Imagine: an injection that can cure…heart failure? If successful, it’s a revolution: almost 600,000 lives could be saved every year in the United States alone.
This is what my friend (and former Reagan and Bush Director of Policy Planning) Jim Pinkerton calls “The Cure Strategy“: applying a Silicon Valley-like approach to eliminating the things that ail us through technological advance, instead of what we might call “the Congressional Budget Office Strategy,” seemingly infecting both parties, which focuses on cost containment and triage. After all, if everyone doesn’t die young, how will Social Security stay solvent?
These scientists get it. So maybe I’ll have that Big Mac after all.
Pioneering New Injection to Cure Heart Failure without Need for Major Surgery
by Sarah Knapton
August 12, 2014
A pioneering new treatment that allows damaged hearts to recover without the need for major surgery is being trialled by one of Britain’s leading medical institutions.
The technique, which involves a simple injection, could aid the recovery of hundreds of thousands of heart failure patients. Heart transplants could even be consigned to history thanks to a trial by Imperial College, London, which aims to show for the first time that gene therapy could repair failing organs.
Almost 500,000 people in Britain suffer from heart failure, with hundreds of patients requiring new hearts. Around 200 transplants take place in Britain each year. But two out of 10 people will die awaiting an organ due to severe shortages of donors.
The trial involves researchers introducing a gene, created in a laboratory, into heart failure patients to boost the production of a key protein, which they believe will allow the muscle to recover.
Researchers say the treatment could offer a “viable alternative” to transplantation. The British Heart Foundation, which is funding the trial, said the discovery “offers genuine hope of an effective treatment in the near future”.
Dr Nick Banner, the consultant cardiologist at Harefield Hospital in north London, who carried out the first infusion of the new gene therapy, said: “Advanced heart failure is a progressive condition that results in a poor quality of life and shortened life expectancy.
“The best treatment currently available is a heart transplant but the shortage of donor organs in the UK means that many patients will die on the transplant waiting list. Mechanical pumps can keep some patients alive long enough for a donor heart to become available.
“The rationale for this study is to investigate the effectiveness of a new form of therapy, which might in the future be a viable alternative to transplantation.
“This study will help us better understand whether the concept of repairing a heart with gene therapy might be possible, even in patients with advanced heart failure.” Heart failure usually occurs after damage or disease, and causes the heart to become progressively weaker at pumping blood as its cells become overstressed and begin to malfunction.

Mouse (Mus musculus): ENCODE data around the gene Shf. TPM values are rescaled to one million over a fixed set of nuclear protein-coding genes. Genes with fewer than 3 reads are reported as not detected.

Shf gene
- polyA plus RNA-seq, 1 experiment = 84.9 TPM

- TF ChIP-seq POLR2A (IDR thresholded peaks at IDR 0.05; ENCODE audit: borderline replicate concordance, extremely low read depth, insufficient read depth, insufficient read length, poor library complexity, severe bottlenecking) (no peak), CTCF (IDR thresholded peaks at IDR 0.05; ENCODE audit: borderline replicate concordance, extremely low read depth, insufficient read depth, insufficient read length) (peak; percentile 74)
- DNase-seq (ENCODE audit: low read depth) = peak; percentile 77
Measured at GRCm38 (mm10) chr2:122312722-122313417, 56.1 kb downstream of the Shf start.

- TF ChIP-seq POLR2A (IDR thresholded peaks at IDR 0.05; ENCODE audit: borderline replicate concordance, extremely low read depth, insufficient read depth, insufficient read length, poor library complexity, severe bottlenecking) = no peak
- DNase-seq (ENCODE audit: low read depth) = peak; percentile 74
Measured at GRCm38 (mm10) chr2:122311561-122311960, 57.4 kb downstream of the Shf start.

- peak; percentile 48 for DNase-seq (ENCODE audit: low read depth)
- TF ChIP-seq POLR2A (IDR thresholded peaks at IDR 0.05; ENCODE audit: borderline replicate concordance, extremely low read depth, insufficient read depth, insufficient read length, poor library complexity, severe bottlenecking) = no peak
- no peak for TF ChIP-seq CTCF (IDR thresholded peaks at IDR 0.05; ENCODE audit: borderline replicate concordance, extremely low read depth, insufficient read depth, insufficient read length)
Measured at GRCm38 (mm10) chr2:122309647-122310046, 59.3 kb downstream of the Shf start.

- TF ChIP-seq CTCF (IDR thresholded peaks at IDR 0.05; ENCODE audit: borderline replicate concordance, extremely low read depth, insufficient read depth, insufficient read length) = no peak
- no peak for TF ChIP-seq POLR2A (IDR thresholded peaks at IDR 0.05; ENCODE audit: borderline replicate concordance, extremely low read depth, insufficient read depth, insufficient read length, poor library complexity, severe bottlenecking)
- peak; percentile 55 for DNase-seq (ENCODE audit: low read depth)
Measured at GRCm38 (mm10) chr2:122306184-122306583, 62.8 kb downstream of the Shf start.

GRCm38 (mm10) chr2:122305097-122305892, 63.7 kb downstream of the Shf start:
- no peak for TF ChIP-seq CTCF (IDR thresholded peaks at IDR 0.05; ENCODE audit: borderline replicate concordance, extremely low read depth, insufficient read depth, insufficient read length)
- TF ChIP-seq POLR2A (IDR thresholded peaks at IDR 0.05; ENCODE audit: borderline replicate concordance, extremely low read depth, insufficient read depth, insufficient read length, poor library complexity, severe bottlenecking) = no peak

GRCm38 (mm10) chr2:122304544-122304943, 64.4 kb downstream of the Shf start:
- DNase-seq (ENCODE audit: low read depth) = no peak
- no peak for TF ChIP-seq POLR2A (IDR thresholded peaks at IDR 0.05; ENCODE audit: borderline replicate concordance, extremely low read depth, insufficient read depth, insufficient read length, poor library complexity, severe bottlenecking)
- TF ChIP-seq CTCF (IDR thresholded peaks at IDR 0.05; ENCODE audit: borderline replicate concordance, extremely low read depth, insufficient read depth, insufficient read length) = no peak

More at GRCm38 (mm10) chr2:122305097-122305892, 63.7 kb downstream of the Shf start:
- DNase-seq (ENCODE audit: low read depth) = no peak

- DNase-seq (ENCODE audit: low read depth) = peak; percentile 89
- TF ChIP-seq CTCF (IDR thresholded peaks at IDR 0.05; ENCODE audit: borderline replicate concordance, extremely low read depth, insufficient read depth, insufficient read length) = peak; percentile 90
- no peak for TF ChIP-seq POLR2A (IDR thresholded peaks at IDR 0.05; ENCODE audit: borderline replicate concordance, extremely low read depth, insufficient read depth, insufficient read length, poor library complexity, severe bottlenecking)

It can be brought on by high blood pressure; damage to arteries caused by alcohol or smoking; weak heart muscles caused by genetic defects; or infections.
In many cases heart failure is caused by damage after a heart attack, where heart muscle and other tissue dies because its blood supply is cut off.
Some patients with advanced heart failure are fitted with a Left Ventricular Assist Device (LVAD), a mechanical pump that supports the failing heart and aims to restore normal blood flow.
The pump moves the blood from the left ventricle into the main artery (the aorta) so it can circulate the oxygen-rich blood to the rest of the body.
Currently there are about 100 to 150 people in the UK living with a pump but they are heavy and cumbersome and patients struggle to bathe or sleep while wearing the battery packs.
The new therapy is designed to increase levels of SERCA2a, a protein in heart muscle cells that plays an important role in heart muscle contraction.
In the new treatment, genes are pumped into the heart muscle cells to increase the level of SERCA2a using a harmless engineered virus that will spread in the organ and help repair the damaged muscle so it can pump on its own.
Previous studies have shown that the technique works in animals and on hearts in a laboratory. Now human trials are to begin.
The team plans to take small biopsy samples of the heart muscle six months after treatment to measure if the gene is present, detectable and functional in the patients’ hearts.
Of the 24 patients enrolled in the study, 16 will be treated with the gene therapy and eight will be treated with a placebo.
“We will be using state-of-the art methods to gain detailed information on how and where the gene therapy takes effect, which will potentially help us develop and improve the therapy,” said Sian Harding, professor of cardiac pharmacology and head of the British Heart Foundation’s Centre of Regenerative Medicine at Imperial College London.
“It’s important to remember that the therapy is not correcting a gene defect,” Prof Harding added.
“We are working much more downstream, which means that no matter what the cause of the heart failure, the therapy should be equally beneficial for patients whether their heart problems stem from genes, lifestyle or the environment or a mixture of all of these.”
Prof Peter Weissberg, Medical Director at the BHF, said: “Heart failure devastates the lives of hundreds of thousands of people in the UK. Despite major advances in treating heart attacks, we’re still some way off a treatment that restores function in hearts damaged by one. This cutting-edge trial offers genuine hope of an effective treatment in the near future.”